Mississippi State has historically been a terrible passing team. Their recently departed quarterback, Dak Prescott, throws the ball well, but he made much more happen with his legs with the Bulldogs.
LSU was set at quarterback with Tommy Hodson. No way Favre was beating out a Louisiana native who led the Bayou Bengals to the 1986 SEC championship, their first since Bert Jones played in Baton Rouge in 1970. Then again, Jones was NOT the full-time starter in either of his first two years. Maybe a Hodson/Favre rotation would have worked wonders. Or maybe not.
For some reason, Bill Curry, the new coach at Alabama in early 1987, didn’t see fit to drive down Interstate 59 a couple of hours. If Curry had taken the time to look at Favre, maybe he doesn’t get a brick thrown through his window at home, and maybe he doesn’t bolt for Kentucky after three seasons.
Actually, Hallman lucked into Favre. Jim Carmody, his predecessor at USM, recruited the kid from Kiln to Hattiesburg. Hallman was an assistant at his alma mater, Texas A&M, in 1987 before succeeding Carmody in 1988.
Curley Hallman had no business as the head coach of an SEC football team. He made it worse on himself by hiring bad assistant coaches. His running backs coach, Steve Buckley, played as many downs of college football as me. ZERO. He was a cheerleader in college.
Of all of Hallman’s assistants, only one, Phil Bennett, found work in a major conference after leaving LSU. Bennett went on to be the defensive coordinator at Kansas State, head coach at SMU, and then defensive coordinator at Baylor, where he is still employed.
It wasn’t until Nick Saban came from East Lansing to Baton Rouge in 2000 that LSU finally pulled itself out of the swamp and into the elite echelon of college football.
I contend it would have been much better had Favre gone to Ole Miss or Mississippi State. Sure, he may have beaten LSU four times the way John Bond did for State from 1980-83. But at least Curley Hallman would never have led a team out of the tunnel at the north end of Tiger Stadium.
The opening ceremony for the Summer Olympics in Rio de Janeiro was held last night. It was on the big screen at Buffalo Wild Wings in Kansas City, but I did my best to focus on the other big screen, where the Blue Jays-Royals game was playing, and my trivia screen.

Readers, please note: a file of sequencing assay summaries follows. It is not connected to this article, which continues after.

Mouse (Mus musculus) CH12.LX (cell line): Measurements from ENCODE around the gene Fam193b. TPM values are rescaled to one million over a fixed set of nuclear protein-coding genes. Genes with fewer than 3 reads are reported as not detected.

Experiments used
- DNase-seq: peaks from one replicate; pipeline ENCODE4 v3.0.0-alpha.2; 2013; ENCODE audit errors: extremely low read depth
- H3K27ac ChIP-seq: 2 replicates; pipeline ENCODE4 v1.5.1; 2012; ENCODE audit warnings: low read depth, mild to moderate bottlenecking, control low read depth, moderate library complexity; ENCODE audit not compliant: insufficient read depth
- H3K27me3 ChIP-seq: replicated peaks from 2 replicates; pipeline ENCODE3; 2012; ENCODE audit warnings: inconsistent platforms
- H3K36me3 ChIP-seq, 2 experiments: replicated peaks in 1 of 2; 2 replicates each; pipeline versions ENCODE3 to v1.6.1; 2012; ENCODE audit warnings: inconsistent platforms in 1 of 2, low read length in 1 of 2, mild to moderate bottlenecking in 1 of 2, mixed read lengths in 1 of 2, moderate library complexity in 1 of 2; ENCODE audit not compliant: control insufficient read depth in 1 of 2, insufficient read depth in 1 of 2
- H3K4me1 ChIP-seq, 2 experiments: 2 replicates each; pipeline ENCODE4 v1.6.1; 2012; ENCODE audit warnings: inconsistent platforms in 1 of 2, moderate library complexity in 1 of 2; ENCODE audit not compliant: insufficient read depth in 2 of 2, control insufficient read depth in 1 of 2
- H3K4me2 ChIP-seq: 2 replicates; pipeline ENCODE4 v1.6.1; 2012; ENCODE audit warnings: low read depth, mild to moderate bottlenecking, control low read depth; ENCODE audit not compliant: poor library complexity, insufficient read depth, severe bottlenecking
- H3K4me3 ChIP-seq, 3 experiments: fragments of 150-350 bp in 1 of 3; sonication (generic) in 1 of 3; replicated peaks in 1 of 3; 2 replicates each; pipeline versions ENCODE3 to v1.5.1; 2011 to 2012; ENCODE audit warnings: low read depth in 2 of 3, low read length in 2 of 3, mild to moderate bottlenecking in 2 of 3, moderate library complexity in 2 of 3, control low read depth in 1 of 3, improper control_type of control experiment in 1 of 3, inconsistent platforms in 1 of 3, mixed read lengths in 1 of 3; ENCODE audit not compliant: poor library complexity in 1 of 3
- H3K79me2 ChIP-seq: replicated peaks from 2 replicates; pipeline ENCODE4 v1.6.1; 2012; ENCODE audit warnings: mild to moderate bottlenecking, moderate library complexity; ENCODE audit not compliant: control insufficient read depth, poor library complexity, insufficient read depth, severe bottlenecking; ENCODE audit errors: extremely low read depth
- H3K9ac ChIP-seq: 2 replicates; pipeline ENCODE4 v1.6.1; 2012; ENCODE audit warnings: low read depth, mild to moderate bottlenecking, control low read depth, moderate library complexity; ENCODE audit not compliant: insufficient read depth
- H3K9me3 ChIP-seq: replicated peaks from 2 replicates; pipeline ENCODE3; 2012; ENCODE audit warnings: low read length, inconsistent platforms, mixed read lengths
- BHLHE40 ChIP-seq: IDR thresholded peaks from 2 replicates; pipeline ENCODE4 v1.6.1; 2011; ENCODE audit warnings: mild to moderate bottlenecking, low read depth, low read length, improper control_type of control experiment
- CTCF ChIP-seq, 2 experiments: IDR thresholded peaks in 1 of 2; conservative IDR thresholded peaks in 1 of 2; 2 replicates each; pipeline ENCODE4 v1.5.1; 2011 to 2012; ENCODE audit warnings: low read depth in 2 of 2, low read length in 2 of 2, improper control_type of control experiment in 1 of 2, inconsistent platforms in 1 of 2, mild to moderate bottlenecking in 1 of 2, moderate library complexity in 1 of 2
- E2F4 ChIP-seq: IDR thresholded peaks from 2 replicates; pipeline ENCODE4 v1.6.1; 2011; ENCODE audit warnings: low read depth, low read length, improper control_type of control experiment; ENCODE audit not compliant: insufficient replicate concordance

I cannot stand the Summer Olympics. Let me put it this way: I would get more severe heartburn watching the Summer Olympics than I would eating a dozen of the hottest wings at B-Dubs.
I watched the Olympics in 1984. I was young and didn’t know any better. Everyone was watching in the summer of 1984, at least in the United States. The games were being held in Los Angeles, and the networks rallied around the Stars and Stripes and urged Americans to do their patriotic duty and cheer on the Americans. It became a much more patriotic endeavor after the Soviet Union and most Eastern Bloc and Communist nations boycotted. Notice I said “most”, because Romania and China defied the boycott. In fact, the Romanians were more popular than any non-American athletes.
I was sick with the chicken pox during the 1984 Winter Olympics in Sarajevo. The winter always fascinated me much more than the summer.
I watched the 1988 Winter Olympics from Calgary religiously. I did a sixth grade project on bobsledding.
I watched the first half of the 1988 summer games from Seoul.
On the evening of September 23, 1988, my views on the Olympics changed drastically.
That Friday evening, Canadian Ben Johnson ran the 100-meter dash final in 9.79 seconds, setting a new world record. He beat out 1984 gold medalist Carl Lewis of the USA to do so, and the NBC announcers were worshiping Johnson as if he were the new Adonis.
Over the weekend, it came apart.
As CBS and NBC televised week 4 of the NFL that Sunday, breaking news from Seoul reported Johnson failed a drug test. Steroids.
Since that fraudulent race, I have barely watched the Olympics.
I’ll never forget in 1996. My father and I went to a Yankees-Rangers game in Arlington on our way to Kansas, and the Rangers showed the men’s 200-meter dash final on the big screen television. Most everyone cheered as Michael Johnson won the gold. I could have cared less.
I got nauseated in 2008 when Michael Phelps was given the Jesus treatment. NBC and the other networks shamed those who didn’t like or didn’t care about Phelps as anti-American. I guess I’m anti-American. I don’t like Michael Phelps. I don’t care about Michael Phelps.
I don’t care about swimming, period. I don’t care about gymnastics, period. And frankly, if I didn’t spend nine years going to endless track and field meets, I wouldn’t care about that sport, either.
Those three sports are all the networks care about at the Olympics. Men’s basketball was an afterthought until the NBA first allowed its players to participate in 1992.
I tweeted last night the only way I would watch the Olympics is if I were forced to watch TV, and the only choices were that and Seinfeld. As much as I don’t like the Olympics, I despise Seinfeld.